22 Aug 12
By M Bauer, S Bauer, A Rabbani and J Mhyre
Anesth Analg, 2012;115:613-615
A 31-year-old woman at 32 weeks’ gestation presented with an ST segment elevation myocardial infarction with subsequent bare metal stent placement. A multidisciplinary team coordinated the delivery plan, including anticoagulation and delivery mode. Because the patient was at high risk for stent thrombosis, clopidogrel was discontinued after 4 weeks and bridged with eptifibatide for 7 days. Eptifibatide was stopped for induction of labor. Twelve hours after eptifibatide was discontinued, hemostatic function was assessed with thromboelastography before initiating neuraxial analgesia. A successful operative vaginal delivery was performed, followed by an uncomplicated recovery. Clopidogrel was resumed 24 hours postpartum.
12 Oct 11
By R Hall, D Mazer
Anest Anal 2011;112:292-318
In the normal course of the delivery of care, anesthesiologists encounter many patients who are receiving drugs that affect platelet function as a fundamental part of primary and secondary management of atherosclerotic thrombotic disease. There are several antiplatelet drugs available for use in clinical practice and several under investigation. Aspirin and clopidogrel (alone and in combination) have been the most studied and have the most favorable risk-benefit profiles of drugs currently available. Prasugrel was recently approved for patients with acute coronary syndrome undergoing percutaneous interventions. Other drugs such as dipyridamole and cilostazol have not been as extensively investigated. There are several newer investigational drugs such as cangrelor and ticagrelor, but whether they confer significant additional benefits remains to be established. Management of patients who are receiving antiplatelet drugs during the perioperative period requires an understanding of the underlying pathology and rationale for their administration, pharmacology and pharmacokinetics, and drug interactions. Furthermore, the risk and benefit assessment of discontinuing or continuing these drugs should be made bearing in mind the proposed surgery and its inherent risk for bleeding complications as well as decisions relating to appropriate use of general or some form of regional anesthesia. In general, the safest approach to prevent thrombosis seems to be continuation of these drugs throughout the perioperative period except where concerns about perioperative bleeding outweigh those associated with the development of thrombotic occlusion. Knowledge of the pharmacodynamics and pharmacokinetics of antiplatelet drugs may allow practitioners to anticipate difficulties associated with drug withdrawal and administration in the perioperative period including the potential for drug interactions.
22 Oct 10
By J Rabbitts, G Nuttall, M Brown, A Hanson, W Oliver, D Holmes, C Rihal, Charanjit
The American College of Cardiology released a scientific advisory that included a recommendation to delay elective of noncardiac surgery (NCS) for 1 yr after percutaneous coronary intervention (PCI) with a drug-eluting stent (DES).
This single-center, retrospective study examined the risk for complications of NCS performed within 2 yr after DES placement and examined whether this risk changed based on the time between procedures. The primary endpoint was major adverse cardiac events (MACEs) during the hospitalization for NCS. Bleeding events were analyzed as a secondary endpoint.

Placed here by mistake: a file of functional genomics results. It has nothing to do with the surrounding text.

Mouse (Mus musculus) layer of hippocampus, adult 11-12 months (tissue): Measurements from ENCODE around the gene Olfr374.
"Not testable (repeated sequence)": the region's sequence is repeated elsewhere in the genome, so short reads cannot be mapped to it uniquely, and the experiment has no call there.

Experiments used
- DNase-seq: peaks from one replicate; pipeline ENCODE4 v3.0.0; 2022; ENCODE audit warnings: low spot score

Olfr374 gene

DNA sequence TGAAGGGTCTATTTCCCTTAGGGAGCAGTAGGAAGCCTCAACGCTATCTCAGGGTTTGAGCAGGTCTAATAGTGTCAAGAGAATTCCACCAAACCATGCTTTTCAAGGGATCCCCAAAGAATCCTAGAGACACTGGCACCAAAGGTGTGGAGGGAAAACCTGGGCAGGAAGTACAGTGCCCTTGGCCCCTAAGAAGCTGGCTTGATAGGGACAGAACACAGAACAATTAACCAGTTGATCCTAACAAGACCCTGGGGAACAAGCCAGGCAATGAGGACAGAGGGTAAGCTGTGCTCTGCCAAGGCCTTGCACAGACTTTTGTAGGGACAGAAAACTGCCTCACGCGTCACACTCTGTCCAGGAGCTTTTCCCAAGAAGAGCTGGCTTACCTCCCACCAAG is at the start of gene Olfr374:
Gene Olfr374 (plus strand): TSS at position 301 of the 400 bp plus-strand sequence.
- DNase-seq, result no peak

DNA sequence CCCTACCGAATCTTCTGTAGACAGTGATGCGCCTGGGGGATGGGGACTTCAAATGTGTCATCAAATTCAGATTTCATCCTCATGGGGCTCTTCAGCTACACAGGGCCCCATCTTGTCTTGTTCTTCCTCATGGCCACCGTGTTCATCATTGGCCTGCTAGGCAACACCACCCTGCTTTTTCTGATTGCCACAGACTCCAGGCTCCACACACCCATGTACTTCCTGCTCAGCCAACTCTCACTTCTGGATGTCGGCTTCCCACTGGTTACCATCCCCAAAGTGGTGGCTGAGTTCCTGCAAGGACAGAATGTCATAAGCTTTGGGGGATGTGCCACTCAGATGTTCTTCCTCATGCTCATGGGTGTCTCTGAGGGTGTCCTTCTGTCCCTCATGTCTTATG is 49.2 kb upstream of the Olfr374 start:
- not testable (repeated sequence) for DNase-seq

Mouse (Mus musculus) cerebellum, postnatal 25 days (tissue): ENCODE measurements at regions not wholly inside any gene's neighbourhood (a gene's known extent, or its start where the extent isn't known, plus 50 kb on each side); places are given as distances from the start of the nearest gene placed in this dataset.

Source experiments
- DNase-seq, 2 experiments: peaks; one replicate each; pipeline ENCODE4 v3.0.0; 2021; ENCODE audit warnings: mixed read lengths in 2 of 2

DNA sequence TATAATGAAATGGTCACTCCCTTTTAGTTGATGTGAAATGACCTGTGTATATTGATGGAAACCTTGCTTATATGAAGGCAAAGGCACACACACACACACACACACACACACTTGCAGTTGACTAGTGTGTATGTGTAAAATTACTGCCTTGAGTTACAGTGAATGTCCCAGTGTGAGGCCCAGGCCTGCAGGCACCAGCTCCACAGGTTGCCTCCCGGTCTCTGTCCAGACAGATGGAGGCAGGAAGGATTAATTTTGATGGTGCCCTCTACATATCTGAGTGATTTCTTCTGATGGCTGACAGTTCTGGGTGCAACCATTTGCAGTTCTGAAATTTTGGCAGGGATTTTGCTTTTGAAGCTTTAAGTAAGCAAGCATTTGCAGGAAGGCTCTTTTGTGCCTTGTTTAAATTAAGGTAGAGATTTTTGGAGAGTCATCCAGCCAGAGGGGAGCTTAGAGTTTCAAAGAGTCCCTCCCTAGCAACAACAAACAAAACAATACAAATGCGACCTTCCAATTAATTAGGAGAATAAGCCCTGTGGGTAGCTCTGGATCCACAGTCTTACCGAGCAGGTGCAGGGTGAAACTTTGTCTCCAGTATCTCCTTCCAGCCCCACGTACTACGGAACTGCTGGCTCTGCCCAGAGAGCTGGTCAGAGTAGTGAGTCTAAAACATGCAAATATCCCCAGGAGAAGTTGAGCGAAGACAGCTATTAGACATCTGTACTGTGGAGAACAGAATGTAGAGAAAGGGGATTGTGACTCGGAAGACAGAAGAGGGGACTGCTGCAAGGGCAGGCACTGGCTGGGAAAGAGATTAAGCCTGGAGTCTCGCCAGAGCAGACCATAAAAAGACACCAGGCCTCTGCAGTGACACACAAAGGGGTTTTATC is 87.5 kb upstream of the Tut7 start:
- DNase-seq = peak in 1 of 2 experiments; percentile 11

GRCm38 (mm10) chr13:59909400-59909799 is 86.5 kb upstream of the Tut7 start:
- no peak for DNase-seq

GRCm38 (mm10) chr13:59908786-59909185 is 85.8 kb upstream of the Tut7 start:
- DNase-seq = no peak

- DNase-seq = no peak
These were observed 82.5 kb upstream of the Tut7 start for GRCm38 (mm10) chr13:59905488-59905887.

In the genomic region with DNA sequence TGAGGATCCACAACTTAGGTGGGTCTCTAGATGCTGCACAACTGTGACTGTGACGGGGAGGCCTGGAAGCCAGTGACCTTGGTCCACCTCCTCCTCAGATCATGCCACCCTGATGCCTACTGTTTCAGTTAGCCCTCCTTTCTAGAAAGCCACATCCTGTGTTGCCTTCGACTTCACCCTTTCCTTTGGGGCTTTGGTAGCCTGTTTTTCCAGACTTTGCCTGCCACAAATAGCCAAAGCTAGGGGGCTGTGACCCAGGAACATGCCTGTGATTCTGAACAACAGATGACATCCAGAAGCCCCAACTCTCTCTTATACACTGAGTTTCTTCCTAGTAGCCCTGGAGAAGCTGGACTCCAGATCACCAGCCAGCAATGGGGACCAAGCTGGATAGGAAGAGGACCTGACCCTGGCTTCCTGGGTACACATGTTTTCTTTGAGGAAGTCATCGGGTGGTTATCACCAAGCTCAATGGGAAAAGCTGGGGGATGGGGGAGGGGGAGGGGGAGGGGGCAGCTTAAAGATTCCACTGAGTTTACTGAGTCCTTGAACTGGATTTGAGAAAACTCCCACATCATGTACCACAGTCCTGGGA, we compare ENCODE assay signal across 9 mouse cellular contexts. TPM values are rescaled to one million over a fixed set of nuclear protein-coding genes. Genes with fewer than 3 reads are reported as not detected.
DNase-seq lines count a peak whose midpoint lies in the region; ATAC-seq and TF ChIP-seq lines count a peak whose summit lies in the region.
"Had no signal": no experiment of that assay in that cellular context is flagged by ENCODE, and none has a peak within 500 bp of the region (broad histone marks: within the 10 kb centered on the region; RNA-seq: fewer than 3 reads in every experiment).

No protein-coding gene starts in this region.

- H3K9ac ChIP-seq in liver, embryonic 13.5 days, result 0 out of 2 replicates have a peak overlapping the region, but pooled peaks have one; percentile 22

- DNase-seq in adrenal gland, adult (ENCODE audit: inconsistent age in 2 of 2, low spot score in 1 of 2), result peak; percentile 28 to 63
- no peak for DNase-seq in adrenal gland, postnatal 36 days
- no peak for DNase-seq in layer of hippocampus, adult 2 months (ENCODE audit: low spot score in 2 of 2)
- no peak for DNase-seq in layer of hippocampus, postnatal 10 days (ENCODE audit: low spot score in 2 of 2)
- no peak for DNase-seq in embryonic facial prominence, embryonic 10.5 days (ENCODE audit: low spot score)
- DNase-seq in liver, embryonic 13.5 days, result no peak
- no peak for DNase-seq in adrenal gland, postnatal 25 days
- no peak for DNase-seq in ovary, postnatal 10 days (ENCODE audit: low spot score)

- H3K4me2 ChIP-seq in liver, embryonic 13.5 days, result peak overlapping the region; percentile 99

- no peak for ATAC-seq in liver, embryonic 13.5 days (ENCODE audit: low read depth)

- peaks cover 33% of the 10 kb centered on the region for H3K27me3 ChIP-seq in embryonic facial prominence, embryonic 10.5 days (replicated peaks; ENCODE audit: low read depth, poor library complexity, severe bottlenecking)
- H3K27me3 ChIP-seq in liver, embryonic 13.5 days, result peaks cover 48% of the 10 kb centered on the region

From April 22, 2003, to December 31, 2006, a total of 520 patients underwent NCS within 2 yr after PCI with a DES at Mayo Clinic. The majority, 84%, of the DES placed were Cypher stents. The frequency of MACE was not found to be significantly associated with the time between PCI and NCS (rate of MACEs 6.4, 5.7, 5.9, and 3.3% at 0-90, 91-180, 181-365, and 366-730 days after PCI with DES, respectively; P = 0.727 for comparison across groups). Characteristics found to be associated with MACEs in univariate analysis were advanced age (P = 0.031), emergent NCS (P = 0.006), shock at time of PCI (P = 0.035), previous history of myocardial infarction (P = 0.046), and continuation of a thienopyridine (ticlopidine or clopidogrel) into the preoperative period (P = 0.040). The rate of transfusion did not seem to be associated with antiplatelet therapy use.
The risk of MACEs with NCS after DES placement was not significantly associated with time from stenting to surgery, but observed rates of MACEs were lowest after 1 yr.
14 Oct 10
By The Cardiac Society of Australia and New Zealand
Coronary stent thrombosis is an uncommon but clinically devastating complication of coronary artery stenting that usually results in significant myocardial infarction or death. The pathophysiology of stent thrombosis is related to non-endothelialisation of the stent struts, often due to inadequate deployment or delayed healing in the case of drug eluting stents.
Approximately 40% of reported cases have occurred in the context of non-cardiac surgery (NCS) performed in patients with coronary artery stents, in whom dual antiplatelet therapy or clopidogrel alone has been ceased.
In patients with coronary disease cessation of aspirin or clopidogrel is associated with an approximate 2-3 fold increase in subsequent death or myocardial infarction. This risk is further elevated in patients with intracoronary stent and is of added concern because the dramatic consequences of stent occlusion. There is uncertainty regarding the risks of stent thrombosis in individual patients, and in particular how to balance this risk against that of surgical complications if antiplatelet therapy is continued throughout the perioperative period.
This guideline provides consensus advice regarding the use of antiplatelet therapy in patients with intracoronary stents for whom non-cardiac invasive procedures are planned. It is designed for cardiologists, anaesthetists, surgeons and dentists preparing patients for these procedures.